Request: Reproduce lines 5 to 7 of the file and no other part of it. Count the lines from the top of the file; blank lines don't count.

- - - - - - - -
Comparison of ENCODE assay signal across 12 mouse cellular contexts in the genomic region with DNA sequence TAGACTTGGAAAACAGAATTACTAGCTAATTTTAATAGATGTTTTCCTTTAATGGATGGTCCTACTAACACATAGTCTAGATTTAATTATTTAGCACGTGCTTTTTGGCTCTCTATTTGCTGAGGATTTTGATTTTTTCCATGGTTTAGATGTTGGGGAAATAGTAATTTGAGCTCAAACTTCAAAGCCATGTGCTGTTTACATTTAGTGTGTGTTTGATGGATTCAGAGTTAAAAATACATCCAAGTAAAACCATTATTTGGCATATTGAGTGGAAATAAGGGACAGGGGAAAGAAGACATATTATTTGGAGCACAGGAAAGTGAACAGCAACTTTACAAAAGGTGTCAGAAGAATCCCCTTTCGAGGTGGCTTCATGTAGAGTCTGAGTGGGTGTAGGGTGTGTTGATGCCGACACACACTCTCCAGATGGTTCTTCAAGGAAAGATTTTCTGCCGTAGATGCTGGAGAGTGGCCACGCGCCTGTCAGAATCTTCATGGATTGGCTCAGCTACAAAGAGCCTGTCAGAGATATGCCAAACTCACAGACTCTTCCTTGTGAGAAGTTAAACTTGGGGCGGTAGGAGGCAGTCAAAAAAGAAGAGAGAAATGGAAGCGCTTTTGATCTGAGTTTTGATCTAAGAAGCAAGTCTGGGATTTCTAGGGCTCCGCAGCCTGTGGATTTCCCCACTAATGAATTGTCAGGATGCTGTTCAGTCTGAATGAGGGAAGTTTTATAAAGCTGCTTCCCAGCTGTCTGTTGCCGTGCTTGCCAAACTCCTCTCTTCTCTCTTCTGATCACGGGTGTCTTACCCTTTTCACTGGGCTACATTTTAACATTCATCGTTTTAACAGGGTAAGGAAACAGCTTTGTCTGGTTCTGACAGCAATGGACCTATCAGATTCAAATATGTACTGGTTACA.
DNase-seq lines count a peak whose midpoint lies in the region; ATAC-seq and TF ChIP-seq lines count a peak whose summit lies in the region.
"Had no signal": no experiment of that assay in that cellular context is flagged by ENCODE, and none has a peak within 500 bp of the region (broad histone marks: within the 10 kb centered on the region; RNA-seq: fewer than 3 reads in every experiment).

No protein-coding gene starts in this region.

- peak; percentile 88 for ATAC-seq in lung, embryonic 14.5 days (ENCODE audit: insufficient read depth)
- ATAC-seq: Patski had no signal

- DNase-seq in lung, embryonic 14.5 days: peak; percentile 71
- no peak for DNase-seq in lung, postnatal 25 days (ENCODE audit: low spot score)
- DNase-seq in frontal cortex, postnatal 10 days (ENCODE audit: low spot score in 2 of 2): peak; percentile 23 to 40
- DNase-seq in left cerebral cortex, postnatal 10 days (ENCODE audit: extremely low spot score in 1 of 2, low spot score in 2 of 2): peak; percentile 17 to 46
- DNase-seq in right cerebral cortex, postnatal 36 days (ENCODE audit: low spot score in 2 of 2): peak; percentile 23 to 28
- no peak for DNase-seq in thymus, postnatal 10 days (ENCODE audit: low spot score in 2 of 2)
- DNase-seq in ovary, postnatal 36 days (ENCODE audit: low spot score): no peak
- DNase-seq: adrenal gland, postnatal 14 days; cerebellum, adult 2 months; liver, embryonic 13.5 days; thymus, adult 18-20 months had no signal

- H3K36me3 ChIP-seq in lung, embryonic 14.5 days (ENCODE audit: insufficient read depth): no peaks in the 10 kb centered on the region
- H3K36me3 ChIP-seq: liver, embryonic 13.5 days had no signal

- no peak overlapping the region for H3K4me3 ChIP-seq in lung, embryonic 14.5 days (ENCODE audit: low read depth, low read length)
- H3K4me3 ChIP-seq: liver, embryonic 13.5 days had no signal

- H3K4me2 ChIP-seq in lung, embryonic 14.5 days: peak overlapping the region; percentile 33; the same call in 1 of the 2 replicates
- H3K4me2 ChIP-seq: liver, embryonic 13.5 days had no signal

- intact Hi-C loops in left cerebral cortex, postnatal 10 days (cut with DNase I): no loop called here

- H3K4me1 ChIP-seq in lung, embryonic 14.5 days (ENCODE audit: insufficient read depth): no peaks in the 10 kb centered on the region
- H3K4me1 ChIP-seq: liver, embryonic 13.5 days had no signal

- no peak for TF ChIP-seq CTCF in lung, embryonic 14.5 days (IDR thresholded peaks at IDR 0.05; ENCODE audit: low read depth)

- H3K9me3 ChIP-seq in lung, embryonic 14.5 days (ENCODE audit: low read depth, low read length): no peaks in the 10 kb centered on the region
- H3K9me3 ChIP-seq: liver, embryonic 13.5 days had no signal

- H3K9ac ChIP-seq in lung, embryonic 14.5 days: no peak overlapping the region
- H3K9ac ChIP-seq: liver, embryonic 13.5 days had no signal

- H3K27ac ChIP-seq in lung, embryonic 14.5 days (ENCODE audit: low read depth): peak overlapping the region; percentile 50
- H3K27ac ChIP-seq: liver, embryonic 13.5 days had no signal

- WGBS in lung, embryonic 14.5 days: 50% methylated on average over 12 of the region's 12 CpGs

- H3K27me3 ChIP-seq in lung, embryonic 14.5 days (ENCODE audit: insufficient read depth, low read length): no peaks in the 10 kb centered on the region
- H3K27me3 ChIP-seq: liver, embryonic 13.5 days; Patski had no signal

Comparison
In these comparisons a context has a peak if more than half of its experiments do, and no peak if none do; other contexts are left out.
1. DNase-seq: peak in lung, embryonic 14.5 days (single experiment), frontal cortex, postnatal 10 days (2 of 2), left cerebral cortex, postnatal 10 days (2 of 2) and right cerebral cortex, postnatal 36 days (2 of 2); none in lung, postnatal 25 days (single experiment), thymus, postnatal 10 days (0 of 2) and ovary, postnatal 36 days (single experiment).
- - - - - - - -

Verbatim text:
- peak; percentile 88 for ATAC-seq in lung, embryonic 14.5 days (ENCODE audit: insufficient read depth)
- ATAC-seq: Patski had no signal

- DNase-seq in lung, embryonic 14.5 days: peak; percentile 71